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Indigenous Studies

A group of students in an indigenous canoe paddling along the Otonabee river
Chanie Wenjack School for Indigenous Studies

Indigenous Studies

Inawendiwin and relational accountability in Indigenous-university research partnerships

Guest Lecturer: Dr. Nicholas Reo
Date:
Friday, June 15, 2018 - 1:30 PM to 2:30 PM
Building:
Science Complex
Room:
115
Cost:
free
Guest Lecturer: Dr. Nicholas Reo

Researchers working with Indigenous nations often recognize the need to build respectful relationships with nation representatives, but too often assume that everyone has the same understandings of respect and accountability. Relational accountability, an ethical guideline for conducting research with Indigenous nation partners, references the kin-centric beliefs among many Indigenous peoples. It implies that researchers are responsible for nurturing honorable relationships with community collaborators and are accountable to the entire communities where they work, potentially including collaborators’ more-than-human network of relations.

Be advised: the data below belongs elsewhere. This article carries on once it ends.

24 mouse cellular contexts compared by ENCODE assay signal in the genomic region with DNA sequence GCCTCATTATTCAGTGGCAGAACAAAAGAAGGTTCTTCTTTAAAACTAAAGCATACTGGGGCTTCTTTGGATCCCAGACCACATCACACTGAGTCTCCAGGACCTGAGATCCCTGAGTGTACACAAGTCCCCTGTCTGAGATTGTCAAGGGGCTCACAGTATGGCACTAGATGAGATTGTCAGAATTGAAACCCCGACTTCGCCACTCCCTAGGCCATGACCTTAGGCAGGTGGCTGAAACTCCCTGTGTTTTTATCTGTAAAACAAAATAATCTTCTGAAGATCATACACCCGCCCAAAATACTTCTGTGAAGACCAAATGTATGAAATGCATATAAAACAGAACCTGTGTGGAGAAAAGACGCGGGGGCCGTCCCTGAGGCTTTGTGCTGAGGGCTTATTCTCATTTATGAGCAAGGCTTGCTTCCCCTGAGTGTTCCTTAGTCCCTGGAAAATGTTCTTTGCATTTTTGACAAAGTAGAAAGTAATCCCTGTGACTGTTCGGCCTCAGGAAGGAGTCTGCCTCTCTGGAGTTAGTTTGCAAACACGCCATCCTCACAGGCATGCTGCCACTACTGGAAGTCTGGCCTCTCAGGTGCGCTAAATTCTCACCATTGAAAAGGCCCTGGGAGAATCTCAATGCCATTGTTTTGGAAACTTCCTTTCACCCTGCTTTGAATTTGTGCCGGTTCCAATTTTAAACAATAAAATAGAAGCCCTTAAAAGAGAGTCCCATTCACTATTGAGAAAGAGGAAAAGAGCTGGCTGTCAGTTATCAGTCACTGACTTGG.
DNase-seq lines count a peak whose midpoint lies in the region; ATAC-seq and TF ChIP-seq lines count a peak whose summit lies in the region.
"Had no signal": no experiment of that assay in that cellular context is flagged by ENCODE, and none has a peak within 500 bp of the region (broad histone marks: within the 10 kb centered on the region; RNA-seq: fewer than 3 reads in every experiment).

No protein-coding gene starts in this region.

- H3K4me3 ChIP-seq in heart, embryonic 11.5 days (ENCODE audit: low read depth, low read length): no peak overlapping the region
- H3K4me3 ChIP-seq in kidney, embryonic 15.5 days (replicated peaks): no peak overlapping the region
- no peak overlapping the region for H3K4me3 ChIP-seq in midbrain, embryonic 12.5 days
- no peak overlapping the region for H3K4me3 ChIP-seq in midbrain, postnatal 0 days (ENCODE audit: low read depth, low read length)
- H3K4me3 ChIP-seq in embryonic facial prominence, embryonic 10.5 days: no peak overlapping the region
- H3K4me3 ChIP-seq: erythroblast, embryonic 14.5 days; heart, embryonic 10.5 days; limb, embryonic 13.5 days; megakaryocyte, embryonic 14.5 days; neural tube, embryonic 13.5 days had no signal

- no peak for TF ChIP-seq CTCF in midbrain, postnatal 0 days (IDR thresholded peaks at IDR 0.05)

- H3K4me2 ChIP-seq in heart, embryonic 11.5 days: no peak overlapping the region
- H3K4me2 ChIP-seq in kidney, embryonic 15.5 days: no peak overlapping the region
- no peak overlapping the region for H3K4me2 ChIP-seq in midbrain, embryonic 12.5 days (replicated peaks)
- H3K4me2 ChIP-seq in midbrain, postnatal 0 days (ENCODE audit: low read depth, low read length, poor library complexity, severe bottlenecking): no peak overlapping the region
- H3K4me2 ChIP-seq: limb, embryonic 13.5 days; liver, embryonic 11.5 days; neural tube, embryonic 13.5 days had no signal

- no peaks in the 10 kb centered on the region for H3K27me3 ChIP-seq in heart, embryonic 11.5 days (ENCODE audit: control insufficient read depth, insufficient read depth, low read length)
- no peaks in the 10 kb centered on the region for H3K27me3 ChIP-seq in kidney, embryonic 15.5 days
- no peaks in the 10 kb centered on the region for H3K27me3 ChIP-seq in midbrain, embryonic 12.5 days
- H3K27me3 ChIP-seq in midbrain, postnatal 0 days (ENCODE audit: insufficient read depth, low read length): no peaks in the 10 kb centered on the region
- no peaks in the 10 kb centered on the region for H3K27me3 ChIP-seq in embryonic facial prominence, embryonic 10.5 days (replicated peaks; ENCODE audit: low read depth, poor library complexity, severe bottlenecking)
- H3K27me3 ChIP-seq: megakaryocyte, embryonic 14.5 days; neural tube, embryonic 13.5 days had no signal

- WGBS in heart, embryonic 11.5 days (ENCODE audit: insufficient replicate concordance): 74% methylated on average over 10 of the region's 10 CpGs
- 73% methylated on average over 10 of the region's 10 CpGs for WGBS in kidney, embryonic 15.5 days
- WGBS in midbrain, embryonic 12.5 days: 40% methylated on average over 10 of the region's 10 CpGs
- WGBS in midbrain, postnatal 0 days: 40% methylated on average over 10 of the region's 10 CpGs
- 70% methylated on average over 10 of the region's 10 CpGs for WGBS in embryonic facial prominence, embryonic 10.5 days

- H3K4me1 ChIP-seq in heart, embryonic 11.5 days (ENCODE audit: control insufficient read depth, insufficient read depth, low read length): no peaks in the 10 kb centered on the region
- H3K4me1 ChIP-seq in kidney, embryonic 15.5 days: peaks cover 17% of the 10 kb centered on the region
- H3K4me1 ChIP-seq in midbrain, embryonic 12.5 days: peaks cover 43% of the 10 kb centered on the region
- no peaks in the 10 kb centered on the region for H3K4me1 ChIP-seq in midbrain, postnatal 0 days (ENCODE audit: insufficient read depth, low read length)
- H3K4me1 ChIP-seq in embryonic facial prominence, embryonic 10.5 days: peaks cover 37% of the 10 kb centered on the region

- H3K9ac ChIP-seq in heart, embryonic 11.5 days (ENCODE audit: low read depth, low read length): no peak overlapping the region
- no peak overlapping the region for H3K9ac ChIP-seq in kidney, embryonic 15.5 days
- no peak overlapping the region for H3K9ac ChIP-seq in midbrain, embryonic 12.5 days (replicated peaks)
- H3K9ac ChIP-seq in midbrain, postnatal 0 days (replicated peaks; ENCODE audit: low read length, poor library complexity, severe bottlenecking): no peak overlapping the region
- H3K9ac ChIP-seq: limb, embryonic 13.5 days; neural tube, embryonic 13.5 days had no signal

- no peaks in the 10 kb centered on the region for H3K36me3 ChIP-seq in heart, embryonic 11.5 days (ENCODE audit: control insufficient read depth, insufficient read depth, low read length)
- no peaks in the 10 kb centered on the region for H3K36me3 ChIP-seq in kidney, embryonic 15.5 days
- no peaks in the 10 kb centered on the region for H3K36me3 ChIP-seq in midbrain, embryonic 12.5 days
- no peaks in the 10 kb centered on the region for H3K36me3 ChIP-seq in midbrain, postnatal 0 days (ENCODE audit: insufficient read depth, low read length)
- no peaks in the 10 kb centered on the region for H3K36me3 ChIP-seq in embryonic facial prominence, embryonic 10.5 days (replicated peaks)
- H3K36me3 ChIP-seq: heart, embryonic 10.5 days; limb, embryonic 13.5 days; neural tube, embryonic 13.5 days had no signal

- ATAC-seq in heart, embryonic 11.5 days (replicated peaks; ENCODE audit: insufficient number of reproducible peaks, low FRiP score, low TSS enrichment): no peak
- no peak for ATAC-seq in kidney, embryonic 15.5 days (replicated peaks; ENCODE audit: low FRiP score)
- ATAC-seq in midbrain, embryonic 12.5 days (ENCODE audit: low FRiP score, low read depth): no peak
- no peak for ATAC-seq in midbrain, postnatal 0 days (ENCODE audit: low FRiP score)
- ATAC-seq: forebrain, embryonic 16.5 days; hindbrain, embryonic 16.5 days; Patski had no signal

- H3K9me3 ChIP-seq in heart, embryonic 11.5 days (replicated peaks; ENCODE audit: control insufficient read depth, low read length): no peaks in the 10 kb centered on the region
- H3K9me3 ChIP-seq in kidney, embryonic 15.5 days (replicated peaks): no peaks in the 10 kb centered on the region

This research examines relational accountability within Indigenous environmental research, focusing in particular on work within Anishnaabe contexts. Anishnaabe Inawendiwin refers to teachings about kinship that provide a path for centering research ethics and praxis in Anishnaabe ways of knowing and being. Anishnaabe inawendiwin urges researchers to remain committed to Indigenous nation or community partners regardless of budgets and beyond research grant timelines; to attend to accountabilities towards more-than-human communities; to foster loving, personal relationships with research partners; and to involve youth genuinely in the partnerships.

 

 

Posted on June 11, 2018